Libellula lydia

Common Whitetail

Libellula lydia, Common Whitetail male

Family: Libellulidae

Length: typically 40-46 mm


The Common Whitetail is well named. It is one of the most abundant dragonflies in West Virginia, hence the "common" part is correct. And the bright white tail of older males is unmistakable. Younger males "tails" are powder blue, while the females abdomens are brown.

Mature males have a large brown band in the middle third of each wing. The thorax is dark brown, with two pale lateral stripes that fade with age. Eyes are dark. Males begin life with a brown abdomen with white hatch-marks like the females. Then the abdomen turns pale blue while the white hatch-marks remain. Later, white pruinosity obscures the blue abdominal color.


Common Whitetail female, Libellula lydiaFemales and immature males have twelve dark wing spots, three on each wing, and in that way they resemble their relatives, the Twelve-Spotted Skimmers. Also like the Twelve-Spotted Skimmers females, the abdomen is brown. Unlike the female coloration of Twelve-Spotted Skimmers, though, the Common Whitetail female coloration has white hatch-marks, while in the Twelve-Spotted Skimmer there is a continuous yellow line down each side of the abdomen.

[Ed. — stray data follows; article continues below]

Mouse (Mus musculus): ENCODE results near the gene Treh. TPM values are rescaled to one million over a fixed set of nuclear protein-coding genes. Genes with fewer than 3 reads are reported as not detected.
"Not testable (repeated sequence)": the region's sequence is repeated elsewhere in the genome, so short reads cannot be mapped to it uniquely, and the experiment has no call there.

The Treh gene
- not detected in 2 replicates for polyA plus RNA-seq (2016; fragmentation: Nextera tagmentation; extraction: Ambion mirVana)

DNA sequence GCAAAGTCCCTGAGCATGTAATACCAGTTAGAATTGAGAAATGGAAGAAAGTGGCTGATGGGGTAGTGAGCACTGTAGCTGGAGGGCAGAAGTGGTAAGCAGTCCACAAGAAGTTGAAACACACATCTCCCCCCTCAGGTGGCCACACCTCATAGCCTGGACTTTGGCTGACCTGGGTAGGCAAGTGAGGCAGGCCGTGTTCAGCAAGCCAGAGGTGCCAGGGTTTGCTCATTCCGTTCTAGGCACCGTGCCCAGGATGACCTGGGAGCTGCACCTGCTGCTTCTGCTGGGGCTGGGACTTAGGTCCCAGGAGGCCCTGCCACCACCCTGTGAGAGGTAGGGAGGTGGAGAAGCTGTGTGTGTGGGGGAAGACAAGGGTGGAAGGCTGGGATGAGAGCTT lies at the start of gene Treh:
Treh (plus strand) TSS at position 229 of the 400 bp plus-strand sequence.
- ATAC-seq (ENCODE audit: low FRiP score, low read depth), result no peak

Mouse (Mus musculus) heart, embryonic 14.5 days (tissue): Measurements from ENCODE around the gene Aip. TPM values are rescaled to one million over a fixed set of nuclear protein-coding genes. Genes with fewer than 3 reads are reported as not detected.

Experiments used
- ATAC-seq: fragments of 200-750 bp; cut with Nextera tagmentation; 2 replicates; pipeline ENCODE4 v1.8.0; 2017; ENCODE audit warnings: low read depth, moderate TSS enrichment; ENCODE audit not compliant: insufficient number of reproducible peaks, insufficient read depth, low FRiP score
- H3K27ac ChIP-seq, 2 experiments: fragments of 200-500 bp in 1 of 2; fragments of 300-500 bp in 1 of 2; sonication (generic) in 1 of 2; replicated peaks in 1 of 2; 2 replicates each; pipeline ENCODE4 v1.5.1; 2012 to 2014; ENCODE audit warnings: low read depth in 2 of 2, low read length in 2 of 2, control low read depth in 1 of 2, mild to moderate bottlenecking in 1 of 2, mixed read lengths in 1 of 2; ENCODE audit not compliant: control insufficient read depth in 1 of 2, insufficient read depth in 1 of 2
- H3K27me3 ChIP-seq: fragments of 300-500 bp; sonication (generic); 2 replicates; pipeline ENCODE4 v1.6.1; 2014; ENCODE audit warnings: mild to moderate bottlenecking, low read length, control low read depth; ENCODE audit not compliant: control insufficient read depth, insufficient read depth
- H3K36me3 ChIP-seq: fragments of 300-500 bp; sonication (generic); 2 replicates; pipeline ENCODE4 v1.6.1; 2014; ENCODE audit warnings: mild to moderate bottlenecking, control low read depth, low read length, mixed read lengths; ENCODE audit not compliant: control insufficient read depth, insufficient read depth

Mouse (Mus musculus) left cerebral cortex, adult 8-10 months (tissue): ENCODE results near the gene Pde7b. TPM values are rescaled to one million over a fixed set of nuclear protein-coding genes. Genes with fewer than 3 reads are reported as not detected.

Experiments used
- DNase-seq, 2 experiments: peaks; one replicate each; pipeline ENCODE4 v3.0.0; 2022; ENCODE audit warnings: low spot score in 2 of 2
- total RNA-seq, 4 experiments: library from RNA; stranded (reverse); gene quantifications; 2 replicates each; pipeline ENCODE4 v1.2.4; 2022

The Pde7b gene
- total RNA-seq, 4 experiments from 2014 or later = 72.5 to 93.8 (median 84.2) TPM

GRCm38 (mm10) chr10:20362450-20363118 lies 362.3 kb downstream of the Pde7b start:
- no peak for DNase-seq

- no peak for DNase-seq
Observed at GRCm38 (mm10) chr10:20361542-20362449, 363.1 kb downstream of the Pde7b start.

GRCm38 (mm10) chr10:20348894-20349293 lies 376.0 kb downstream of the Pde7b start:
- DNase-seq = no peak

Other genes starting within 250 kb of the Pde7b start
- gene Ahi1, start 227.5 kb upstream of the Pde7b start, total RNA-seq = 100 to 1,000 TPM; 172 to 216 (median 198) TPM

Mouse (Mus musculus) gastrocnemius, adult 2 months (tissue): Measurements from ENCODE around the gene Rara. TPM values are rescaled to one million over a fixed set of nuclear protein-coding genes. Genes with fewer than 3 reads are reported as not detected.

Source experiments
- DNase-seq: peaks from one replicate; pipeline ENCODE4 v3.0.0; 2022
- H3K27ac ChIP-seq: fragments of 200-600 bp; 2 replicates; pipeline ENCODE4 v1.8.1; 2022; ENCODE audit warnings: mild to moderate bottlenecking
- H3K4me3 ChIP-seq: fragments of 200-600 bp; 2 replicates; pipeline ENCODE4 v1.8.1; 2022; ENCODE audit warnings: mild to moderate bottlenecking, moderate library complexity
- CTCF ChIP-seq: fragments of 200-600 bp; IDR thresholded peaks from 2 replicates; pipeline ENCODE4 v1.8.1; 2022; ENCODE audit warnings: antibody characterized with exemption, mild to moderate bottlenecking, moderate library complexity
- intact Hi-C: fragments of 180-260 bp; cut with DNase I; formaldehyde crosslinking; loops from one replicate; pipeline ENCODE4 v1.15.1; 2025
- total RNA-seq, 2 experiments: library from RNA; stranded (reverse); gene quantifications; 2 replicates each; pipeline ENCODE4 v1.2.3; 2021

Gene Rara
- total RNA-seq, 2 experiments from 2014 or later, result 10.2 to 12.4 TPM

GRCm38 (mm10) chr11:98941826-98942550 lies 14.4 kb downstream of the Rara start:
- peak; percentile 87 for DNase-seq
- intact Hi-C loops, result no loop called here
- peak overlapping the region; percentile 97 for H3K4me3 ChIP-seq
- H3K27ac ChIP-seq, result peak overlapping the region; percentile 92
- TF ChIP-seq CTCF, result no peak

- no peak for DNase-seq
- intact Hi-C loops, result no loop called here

Common Whitetails may be found at almost any body of water: ponds, lakes, marshes, and slower rivers. You may also spot them well away from water. The few counties in West Virginia with no records of Common Whitetails are those counties where almost no collecting has occurred. It is a safe bet that Common Whitetails live in all fifty-five counties. Elsewhere, the species is present in the 48 contiguous states and in southern Canada.


Note: This species, Libellula lydia, is sometimes referred to as Plathemis lydia.

Insects of West Virginia